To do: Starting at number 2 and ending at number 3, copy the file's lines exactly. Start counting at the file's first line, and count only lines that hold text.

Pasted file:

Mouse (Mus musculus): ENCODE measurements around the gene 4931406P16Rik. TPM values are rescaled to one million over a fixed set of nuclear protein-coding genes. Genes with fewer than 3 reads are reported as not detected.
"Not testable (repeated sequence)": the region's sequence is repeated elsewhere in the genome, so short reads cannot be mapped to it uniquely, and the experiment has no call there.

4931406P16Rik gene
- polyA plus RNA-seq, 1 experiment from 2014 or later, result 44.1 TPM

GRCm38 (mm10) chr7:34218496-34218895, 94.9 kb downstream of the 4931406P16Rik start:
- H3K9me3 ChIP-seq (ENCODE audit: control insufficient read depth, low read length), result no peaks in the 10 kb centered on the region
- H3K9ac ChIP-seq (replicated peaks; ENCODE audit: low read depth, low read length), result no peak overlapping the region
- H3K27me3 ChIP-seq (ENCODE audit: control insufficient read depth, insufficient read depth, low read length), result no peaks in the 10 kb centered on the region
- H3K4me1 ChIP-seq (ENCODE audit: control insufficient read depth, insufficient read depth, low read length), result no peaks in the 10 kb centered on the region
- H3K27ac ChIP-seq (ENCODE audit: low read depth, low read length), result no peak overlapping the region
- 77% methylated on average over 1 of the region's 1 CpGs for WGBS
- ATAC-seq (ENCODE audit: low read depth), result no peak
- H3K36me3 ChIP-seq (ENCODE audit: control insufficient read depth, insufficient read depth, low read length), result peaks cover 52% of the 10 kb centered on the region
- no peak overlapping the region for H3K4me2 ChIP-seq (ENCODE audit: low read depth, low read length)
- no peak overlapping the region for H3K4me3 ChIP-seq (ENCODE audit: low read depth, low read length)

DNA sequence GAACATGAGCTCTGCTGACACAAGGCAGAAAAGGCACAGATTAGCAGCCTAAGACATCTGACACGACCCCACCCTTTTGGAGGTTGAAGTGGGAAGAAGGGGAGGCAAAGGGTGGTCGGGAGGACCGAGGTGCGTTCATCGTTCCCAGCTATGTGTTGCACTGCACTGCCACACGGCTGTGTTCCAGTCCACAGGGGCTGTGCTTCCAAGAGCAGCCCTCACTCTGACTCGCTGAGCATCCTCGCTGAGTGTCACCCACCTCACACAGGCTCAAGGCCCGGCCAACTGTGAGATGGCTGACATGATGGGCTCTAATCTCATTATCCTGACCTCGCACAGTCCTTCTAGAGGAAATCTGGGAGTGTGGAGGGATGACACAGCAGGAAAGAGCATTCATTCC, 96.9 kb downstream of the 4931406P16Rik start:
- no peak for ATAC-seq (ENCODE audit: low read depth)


"Not testable (repeated sequence)": the region's sequence is repeated elsewhere in the genome, so short reads cannot be mapped to it uniquely, and the experiment has no call there.

4931406P16Rik gene